I am really thrilled to be a part of the blog tour for this book. 

With thanks to Anne Cater and Karen Sullivan of Orenda Books who kindly sent me a copy of this book that I’ve chosen to review.

The Blurb

Fresh from events in Yemen and Cyprus, vigilante justice-seeker Claymore Straker returns to South Africa, seeking absolution for the sins of his past. Over four days, he testifies to Desmond Tutu’s newly established Truth and Reconciliation Commission, recounting the shattering events that led to his dishonourable discharge and exile, fifteen years earlier. It was 1980. The height of the Cold War. Clay is a young paratrooper in the South African Army, fighting in Angola against the Communist insurgency that threatens to topple the White Apartheid regime. On a patrol deep inside Angola, Clay, and his best friend, Eben Barstow, find themselves enmeshed in a tangled conspiracy that threatens everything they have been taught to believe about war, and the sacrifices that they, and their brothers in arms, are expected to make. Witness and unwitting accomplice to an act of shocking brutality, Clay changes allegiance and finds himself labelled a deserter and accused of high treason, setting him on a journey into the dark, twisted heart of institutionalised hatred, from which no one will emerge unscathed. Exploring true events from one of the most hateful chapters in South African history, Reconciliation for the Dead is a shocking, explosive and gripping thriller from one finest writers in contemporary crime fiction. 

My thoughts

When I first saw the cover of this book, I did wonder if it were for me. Especially since it was one of the books I was taking on holiday with me. Reminded me of books I’d read years ago when I was more into dark political thrillers than I am now. I’m glad that I did read it and I think that aspects of it will stay with me probably for a long time. At times it was a difficult read but a very powerful one. The book held my interest right from the very first and it was absorbing enough that I read it right through in a few sessions. I learned a lot from the historical facts used as a backdrop to this novel. I can only imagine the amount of research that’s been conducted by the author in order to write such a novel and capture the essence of that time period. Reconciliation for the Dead is the third book in the series featuring lead character Claymore (Clay) Straker, the previous two were set in Yemen then Cyprus. This one is set mostly in South Africa.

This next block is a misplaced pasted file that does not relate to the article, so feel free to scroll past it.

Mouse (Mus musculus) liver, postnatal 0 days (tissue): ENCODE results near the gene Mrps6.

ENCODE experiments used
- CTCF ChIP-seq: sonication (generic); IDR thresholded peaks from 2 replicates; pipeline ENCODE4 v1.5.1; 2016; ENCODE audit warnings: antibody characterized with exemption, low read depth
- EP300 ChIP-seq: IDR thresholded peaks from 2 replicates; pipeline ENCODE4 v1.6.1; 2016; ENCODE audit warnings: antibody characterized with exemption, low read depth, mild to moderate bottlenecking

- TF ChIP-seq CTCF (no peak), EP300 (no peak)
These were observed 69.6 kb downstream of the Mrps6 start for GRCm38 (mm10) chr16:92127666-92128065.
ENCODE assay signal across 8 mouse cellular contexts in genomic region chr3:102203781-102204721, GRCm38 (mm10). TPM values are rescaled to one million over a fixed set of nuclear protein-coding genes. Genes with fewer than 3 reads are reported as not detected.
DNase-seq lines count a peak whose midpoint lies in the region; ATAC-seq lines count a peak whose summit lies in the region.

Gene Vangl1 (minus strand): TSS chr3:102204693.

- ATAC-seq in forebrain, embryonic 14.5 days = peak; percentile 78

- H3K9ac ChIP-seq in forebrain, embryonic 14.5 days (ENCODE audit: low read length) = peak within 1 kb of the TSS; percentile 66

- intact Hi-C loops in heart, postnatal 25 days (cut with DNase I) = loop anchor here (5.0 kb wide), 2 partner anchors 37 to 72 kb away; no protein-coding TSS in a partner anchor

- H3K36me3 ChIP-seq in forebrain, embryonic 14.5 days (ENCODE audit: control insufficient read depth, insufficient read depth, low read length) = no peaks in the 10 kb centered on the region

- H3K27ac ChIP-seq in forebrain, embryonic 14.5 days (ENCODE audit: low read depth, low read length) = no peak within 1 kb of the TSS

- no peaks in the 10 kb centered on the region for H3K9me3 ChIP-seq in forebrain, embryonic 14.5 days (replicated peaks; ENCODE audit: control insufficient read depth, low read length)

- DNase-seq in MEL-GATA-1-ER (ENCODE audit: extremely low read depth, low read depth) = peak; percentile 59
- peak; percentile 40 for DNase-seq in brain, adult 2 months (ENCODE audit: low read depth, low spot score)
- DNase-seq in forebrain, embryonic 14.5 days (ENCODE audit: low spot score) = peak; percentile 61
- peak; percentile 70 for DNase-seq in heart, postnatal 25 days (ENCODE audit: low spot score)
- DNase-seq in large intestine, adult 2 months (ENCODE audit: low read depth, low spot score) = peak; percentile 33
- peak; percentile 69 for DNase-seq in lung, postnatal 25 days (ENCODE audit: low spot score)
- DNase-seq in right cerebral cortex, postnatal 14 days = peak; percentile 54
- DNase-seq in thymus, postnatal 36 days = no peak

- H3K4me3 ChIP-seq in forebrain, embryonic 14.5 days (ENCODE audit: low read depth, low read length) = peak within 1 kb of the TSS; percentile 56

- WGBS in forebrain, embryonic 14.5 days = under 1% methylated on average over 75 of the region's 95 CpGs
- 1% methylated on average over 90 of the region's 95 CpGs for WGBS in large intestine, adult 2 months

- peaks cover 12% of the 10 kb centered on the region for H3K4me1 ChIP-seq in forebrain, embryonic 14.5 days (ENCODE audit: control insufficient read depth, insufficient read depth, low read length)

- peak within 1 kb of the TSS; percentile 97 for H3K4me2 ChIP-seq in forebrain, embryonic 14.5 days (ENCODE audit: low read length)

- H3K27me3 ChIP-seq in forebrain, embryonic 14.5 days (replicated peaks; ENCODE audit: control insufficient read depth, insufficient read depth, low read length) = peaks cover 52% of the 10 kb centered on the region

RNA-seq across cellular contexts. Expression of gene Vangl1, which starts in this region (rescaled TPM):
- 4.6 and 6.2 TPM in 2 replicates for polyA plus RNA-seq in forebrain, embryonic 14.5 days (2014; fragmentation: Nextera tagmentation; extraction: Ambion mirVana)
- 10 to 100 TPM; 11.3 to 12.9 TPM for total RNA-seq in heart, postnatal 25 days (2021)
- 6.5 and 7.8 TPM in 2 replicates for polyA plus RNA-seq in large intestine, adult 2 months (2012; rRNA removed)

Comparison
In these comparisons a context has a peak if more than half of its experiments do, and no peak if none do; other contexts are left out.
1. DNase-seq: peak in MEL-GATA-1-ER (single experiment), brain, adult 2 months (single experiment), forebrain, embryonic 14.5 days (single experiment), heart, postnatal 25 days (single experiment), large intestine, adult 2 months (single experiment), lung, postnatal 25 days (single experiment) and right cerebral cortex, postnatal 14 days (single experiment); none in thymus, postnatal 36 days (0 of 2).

Claymore is called to testify before Desmond Tutu’s Truth and Reconciliation Commission. about events that happened when he was a new, young army recruit. 

*The commission was empowered to grant amnesty to those who committed abuses during the apartheid era, as long as the crimes were politically motivated, proportionate, and there was full disclosure by the person seeking amnesty (*courtesy of Wiki)  
I remember the dark times of this period in the history of South Africa, although not first hand. The troubles and racial tensions were hardly off our screens or out of our newspapers, back in the time of course when we had real news reportage. 

I am not going to give away any plot spoilers by revealing exactly what takes place within the book. At times it is dark and hard to read, but compelling and unputdownable. I can see it being hailed as the historical thriller of the year or even decade.

To Purchase from Amazon UK
To Purchase from Amazon US
About the author


Canadian Paul Hardisty has spent 25 years working all over the world as an engineer, hydrologist and environmental scientist. He has roughnecked on oil rigs in Texas, explored for gold in the Arctic, mapped geology in Eastern Turkey (where he was befriended by PKK rebels), and rehabilitated water wells in the wilds of Africa. He was in Ethiopia in 1991 as the Mengistu regime fell, and was bumped from one of the last flights out of Addis Ababa by bureaucrats and their families fleeing the rebels. In 1993 he survived a bomb blast in a café in Sana’a, and was one of the last Westerners out of Yemen before the outbreak of the 1994 civil war. Paul is a university professor and Director of Australia’s national land, water, ecosystems and climate adaptation research programmes. He is a sailor, a private pilot, keen outdoorsman, conservation volunteer, and lives in Western Australia